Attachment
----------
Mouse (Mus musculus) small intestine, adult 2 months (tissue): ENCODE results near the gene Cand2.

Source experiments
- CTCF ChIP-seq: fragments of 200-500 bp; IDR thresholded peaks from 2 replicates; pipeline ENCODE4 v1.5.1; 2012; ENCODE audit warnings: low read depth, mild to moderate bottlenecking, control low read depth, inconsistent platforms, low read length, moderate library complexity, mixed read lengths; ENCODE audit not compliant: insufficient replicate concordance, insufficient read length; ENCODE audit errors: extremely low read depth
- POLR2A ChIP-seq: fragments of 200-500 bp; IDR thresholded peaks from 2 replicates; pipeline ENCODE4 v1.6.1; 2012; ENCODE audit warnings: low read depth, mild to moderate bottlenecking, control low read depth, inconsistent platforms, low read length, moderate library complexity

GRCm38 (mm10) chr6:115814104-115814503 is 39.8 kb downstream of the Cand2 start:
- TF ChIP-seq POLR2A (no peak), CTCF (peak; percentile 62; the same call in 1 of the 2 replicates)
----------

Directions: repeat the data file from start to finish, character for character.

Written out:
Mouse (Mus musculus) small intestine, adult 2 months (tissue): ENCODE results near the gene Cand2.

Source experiments
- CTCF ChIP-seq: fragments of 200-500 bp; IDR thresholded peaks from 2 replicates; pipeline ENCODE4 v1.5.1; 2012; ENCODE audit warnings: low read depth, mild to moderate bottlenecking, control low read depth, inconsistent platforms, low read length, moderate library complexity, mixed read lengths; ENCODE audit not compliant: insufficient replicate concordance, insufficient read length; ENCODE audit errors: extremely low read depth
- POLR2A ChIP-seq: fragments of 200-500 bp; IDR thresholded peaks from 2 replicates; pipeline ENCODE4 v1.6.1; 2012; ENCODE audit warnings: low read depth, mild to moderate bottlenecking, control low read depth, inconsistent platforms, low read length, moderate library complexity

GRCm38 (mm10) chr6:115814104-115814503 is 39.8 kb downstream of the Cand2 start:
- TF ChIP-seq POLR2A (no peak), CTCF (peak; percentile 62; the same call in 1 of the 2 replicates)